In 1978, the Polish cardinal Karol Wojtyla was elected to the papacy of the Catholic Church, taking the name John Paul II. In the twenty-four years since, Pope John Paul II has traveled more widely and held audiences for more people than any other pope in history. But beyond his long service and high profile, how will John Paul II be remembered? Will he be remembered more for his political impact—many say that he played a crucial role in the fall of communism in Eastern Europe—or for his ecclesiastical work? Just how well has John Paul II prepared the Catholic Church for the twenty-first century?
As required by the Constitution, the president of the United States is elected not by the national popular vote but by the vote of the Electoral College. In the Electoral College, each state receives as many votes as it has members of Congress. Because every state has two senators and is guaranteed at least one House member, votes of small states count more heavily than votes of large states. Has the Electoral College served the nation well? Or should it be abolished and replaced by a system in which every vote counts the same? Peter Robinson speaks with Jack Rakove and Tara Ross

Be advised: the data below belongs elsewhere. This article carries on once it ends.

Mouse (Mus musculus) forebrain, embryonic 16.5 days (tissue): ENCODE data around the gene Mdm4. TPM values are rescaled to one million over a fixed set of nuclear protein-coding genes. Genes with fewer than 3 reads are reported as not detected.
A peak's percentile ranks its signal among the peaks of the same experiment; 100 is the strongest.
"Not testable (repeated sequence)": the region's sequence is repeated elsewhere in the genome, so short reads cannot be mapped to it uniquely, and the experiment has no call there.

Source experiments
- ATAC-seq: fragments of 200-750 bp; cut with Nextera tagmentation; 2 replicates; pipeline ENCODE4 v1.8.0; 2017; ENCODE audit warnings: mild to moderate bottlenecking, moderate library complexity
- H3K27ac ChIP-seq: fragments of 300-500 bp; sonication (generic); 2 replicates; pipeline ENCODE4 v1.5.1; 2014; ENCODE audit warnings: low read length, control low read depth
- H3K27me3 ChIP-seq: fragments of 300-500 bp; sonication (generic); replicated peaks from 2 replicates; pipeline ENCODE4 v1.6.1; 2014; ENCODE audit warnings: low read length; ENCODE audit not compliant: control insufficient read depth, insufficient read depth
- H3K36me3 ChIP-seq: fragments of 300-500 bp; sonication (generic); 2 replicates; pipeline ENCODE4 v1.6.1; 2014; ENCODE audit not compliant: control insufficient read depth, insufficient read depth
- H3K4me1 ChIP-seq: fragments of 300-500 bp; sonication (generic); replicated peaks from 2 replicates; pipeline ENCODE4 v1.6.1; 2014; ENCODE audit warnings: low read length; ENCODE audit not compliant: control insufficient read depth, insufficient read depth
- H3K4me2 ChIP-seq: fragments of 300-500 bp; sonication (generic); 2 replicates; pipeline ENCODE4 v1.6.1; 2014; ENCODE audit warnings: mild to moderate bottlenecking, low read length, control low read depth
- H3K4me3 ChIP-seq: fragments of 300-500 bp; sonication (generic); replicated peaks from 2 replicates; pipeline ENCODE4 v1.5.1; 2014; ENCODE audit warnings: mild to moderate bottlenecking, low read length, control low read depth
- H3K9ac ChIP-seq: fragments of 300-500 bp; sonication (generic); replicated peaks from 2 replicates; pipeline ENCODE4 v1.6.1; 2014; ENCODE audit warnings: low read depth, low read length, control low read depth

Biographies of George Washington, Alexander Hamilton, and John Adams and histories of the revolutionary era have been bestsellers and Pulitzer Prize winners in the past several years. What explains this recent surge of interest in the founding fathers of the American nation? What does the fascination with the founding fathers tell us about our own time? What would the founders have to say about the state of the nation today?